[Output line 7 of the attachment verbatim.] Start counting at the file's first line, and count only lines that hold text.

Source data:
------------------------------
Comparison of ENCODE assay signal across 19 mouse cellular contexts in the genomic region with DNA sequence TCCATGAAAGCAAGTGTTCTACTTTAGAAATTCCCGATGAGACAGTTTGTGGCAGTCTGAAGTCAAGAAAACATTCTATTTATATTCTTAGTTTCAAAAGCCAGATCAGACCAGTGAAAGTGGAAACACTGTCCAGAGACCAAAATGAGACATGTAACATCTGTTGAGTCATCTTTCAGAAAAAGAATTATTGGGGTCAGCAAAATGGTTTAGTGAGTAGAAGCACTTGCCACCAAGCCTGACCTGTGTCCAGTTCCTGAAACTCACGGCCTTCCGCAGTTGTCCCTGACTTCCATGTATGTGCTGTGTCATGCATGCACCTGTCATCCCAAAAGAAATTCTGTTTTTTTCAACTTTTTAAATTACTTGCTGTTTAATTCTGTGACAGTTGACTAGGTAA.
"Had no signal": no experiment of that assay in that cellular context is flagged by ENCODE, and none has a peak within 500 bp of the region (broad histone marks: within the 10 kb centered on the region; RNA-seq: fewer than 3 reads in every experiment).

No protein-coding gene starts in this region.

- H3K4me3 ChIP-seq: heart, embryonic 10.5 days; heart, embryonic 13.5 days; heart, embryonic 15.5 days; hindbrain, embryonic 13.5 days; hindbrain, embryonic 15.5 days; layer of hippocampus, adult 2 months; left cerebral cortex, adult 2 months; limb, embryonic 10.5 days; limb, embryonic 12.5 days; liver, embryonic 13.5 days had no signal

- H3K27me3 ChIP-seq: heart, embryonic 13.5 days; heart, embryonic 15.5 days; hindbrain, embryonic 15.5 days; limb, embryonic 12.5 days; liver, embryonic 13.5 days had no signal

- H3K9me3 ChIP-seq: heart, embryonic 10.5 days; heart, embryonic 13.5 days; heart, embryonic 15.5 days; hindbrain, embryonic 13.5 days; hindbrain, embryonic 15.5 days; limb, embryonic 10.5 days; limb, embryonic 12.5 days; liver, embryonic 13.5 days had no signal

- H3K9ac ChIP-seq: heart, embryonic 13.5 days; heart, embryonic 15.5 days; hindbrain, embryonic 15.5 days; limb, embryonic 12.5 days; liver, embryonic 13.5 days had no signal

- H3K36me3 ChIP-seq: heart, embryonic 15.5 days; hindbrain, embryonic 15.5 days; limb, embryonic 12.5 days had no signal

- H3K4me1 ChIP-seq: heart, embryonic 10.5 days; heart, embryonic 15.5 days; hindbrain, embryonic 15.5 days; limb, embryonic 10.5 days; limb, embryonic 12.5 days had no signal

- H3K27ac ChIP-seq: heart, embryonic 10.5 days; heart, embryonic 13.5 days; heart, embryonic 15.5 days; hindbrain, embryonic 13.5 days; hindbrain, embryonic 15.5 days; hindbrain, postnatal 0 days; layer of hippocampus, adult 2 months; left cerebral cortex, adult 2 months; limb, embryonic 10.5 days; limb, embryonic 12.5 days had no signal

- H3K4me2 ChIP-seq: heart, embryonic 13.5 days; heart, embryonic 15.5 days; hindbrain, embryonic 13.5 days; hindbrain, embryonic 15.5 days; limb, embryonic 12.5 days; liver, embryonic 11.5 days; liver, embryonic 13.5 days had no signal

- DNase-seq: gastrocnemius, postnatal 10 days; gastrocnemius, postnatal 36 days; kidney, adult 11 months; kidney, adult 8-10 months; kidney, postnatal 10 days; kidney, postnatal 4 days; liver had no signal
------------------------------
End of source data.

- H3K9ac ChIP-seq: heart, embryonic 13.5 days; heart, embryonic 15.5 days; hindbrain, embryonic 15.5 days; limb, embryonic 12.5 days; liver, embryonic 13.5 days had no signal